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Travel tips for Portugal so you know exactly what you’re getting yourself into. Here are 20 things that surprised me about Portugal!
It’s baffling to me how much of an underrated destination Portugal still is. I only heard countless good things from other travelers before I finally saw it myself, but it still has far less visitors per year than nearby countries, such as Spain, France, and Italy.
Perhaps that’s where its charm lies, however – it’s not overrun by tourism. Although, it’s now starting to get there, with tourists taking over in the summer and swarming to spots like the Algarve, Lisbon, and Porto in recent years.
Because Portugal isn’t at the top of everyone’s list when they visit Europe, I had a narrow view of what to expect from a few select perspectives, all of which said pretty much the same thing: Portugal is the best country in Europe, you’ll never want to leave, etc.
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I arrived back to California a few nights ago and I already feel like a weight has been lifted, as if my shoulders can finally relax from carrying around the backpack that I’ve been living out of for the past 5 and a half years.
Without a doubt, it feels good to be home because I know this is exactly where I want to be right now.
It’s the first time in a long time where I’ve been content to not have any future trips planned at the moment. Mostly, I’m excited that I moved into my new place in San Francisco yesterday and that I’m already starting to set up a more fixed life in the Bay Area.
When I was walking around the city on my first full day back, waves of excitement kept washing over me with the dawning realization that this is my city now. It’s a place that I can start calling home and get to know in a more detailed and nuanced way.
I moved into my sublet on July 1st, signifying the start of my summer and new life in Lisbon. It’s hard to wrap my mind around that only being 4 weeks ago because so much has happened this month.
I’ve settled nicely into my life in Portugal, although I would by lying if I didn’t say that there are quite a few things that have surprised me about this country – both good and bad.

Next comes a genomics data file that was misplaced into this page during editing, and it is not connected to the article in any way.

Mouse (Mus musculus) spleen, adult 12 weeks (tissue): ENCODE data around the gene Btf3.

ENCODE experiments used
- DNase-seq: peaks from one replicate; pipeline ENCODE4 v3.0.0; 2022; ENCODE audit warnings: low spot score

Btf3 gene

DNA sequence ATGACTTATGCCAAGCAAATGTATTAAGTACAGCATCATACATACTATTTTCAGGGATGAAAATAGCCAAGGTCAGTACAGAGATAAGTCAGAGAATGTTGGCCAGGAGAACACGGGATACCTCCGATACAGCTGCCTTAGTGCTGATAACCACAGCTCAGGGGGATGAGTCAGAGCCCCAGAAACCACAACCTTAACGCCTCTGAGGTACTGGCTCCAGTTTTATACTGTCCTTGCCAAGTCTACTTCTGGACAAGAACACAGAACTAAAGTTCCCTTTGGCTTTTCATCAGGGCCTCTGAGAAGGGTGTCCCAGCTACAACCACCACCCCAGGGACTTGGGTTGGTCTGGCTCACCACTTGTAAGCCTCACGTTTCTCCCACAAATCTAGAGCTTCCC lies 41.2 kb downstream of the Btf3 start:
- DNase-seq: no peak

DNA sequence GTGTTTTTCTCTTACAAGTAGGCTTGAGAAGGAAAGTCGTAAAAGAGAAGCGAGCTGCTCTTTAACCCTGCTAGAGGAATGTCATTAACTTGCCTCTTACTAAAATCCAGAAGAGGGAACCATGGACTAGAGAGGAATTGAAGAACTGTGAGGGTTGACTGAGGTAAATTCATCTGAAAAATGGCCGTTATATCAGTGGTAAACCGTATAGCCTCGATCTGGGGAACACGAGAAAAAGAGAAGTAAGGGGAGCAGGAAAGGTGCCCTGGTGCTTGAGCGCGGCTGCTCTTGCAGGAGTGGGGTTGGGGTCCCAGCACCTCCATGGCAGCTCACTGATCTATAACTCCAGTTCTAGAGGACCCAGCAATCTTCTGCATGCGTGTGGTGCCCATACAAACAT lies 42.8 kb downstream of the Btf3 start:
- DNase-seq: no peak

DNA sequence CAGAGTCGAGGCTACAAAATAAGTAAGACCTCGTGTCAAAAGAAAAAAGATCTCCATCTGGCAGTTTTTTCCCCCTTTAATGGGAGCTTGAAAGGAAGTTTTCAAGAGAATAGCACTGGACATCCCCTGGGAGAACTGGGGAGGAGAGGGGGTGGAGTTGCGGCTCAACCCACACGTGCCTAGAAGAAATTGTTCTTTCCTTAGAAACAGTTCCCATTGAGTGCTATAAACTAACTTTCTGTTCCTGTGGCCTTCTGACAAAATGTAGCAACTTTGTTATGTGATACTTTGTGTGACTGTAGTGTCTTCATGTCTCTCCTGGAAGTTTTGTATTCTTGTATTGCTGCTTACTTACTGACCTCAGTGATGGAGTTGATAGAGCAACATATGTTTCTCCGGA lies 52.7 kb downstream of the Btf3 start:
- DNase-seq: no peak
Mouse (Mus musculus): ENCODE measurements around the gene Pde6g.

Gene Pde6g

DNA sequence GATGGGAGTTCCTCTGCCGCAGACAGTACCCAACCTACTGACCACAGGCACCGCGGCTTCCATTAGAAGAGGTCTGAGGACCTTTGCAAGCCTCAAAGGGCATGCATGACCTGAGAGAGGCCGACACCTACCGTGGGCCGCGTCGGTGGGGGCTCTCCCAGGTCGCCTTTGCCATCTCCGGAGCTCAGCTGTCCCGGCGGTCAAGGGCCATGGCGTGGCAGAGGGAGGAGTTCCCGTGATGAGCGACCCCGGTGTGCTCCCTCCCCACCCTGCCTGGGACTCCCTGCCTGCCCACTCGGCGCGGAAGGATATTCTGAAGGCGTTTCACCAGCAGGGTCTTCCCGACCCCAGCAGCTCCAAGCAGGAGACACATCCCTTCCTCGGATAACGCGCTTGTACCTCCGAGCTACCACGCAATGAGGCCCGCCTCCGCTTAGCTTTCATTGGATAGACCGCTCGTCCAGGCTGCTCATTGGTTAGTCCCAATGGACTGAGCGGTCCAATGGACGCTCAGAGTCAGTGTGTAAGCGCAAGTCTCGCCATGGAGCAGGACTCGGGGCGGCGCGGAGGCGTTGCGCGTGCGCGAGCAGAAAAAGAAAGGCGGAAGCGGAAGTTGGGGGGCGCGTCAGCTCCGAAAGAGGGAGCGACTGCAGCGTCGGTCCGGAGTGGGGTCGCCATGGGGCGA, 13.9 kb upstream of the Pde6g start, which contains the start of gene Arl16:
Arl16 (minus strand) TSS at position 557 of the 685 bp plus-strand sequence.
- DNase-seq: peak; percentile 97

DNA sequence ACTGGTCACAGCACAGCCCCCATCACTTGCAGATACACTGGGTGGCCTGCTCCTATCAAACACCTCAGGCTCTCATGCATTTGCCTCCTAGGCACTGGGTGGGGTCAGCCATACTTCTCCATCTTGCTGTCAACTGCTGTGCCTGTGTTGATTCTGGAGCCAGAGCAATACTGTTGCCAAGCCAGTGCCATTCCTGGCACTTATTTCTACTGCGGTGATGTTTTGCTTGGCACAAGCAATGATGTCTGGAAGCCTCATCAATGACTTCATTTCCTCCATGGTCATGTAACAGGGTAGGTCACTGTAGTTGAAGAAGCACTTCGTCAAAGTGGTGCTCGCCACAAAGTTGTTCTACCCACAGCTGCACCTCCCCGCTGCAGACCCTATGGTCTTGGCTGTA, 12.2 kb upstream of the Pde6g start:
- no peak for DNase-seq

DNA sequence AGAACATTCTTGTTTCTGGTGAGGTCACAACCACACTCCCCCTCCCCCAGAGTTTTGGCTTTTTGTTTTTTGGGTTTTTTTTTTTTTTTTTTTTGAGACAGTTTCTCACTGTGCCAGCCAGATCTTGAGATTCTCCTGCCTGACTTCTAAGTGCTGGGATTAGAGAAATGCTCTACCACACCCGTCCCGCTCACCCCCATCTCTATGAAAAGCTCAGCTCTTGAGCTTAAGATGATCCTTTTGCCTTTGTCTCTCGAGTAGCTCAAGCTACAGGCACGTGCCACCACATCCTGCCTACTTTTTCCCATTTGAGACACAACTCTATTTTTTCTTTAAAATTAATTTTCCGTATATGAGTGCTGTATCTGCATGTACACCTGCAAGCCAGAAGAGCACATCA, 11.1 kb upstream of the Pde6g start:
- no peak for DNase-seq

I knew within about 2 weeks of living here that it’s not a place that I’d want to live longterm, but I have thoroughly enjoyed my time here as a temporary expat.
Just as soon as I started getting used to life in the UK, I found myself on a plane to Portugal mid-month to immerse myself in a new language and culture completely.
You would think after all my years of travel I would have little to no culture shock by now when arriving in new places, but I always forget how challenging the first couple weeks can be in a new country, especially non-English speaking ones, and especially when you plan to live there for awhile (i.e. you’re not just a tourist).
On a whim, I decided to base myself in Porto for a week and a half before my friend Adi from San Francisco arrived at the end of June, and before my sublet started in Lisbon at the beginning of July.
Porto was a good start to my summer in Portugal (partly because it included a lot of wine tasting!), and I’m glad I was able to enjoy a northern city before settling down for awhile in Lisbon.
My picks for the most peaceful places around London, to find a slice of solitude without ever having to leave the city.
London is a city of many talents. Its draw is its mind-boggling variety – the endless options for restaurants, attractions, bars, and events at any time of the day, week, or year. It’s the epicenter of the UK, and a consistent contender for the most popular city in Europe (a regular battle with Paris for that title most years).
However, the constant hustle and bustle can be as exhausting as it is invigorating. The beeping horns, loud sirens, the pollution, mad drivers that are always in a rush to be somewhere.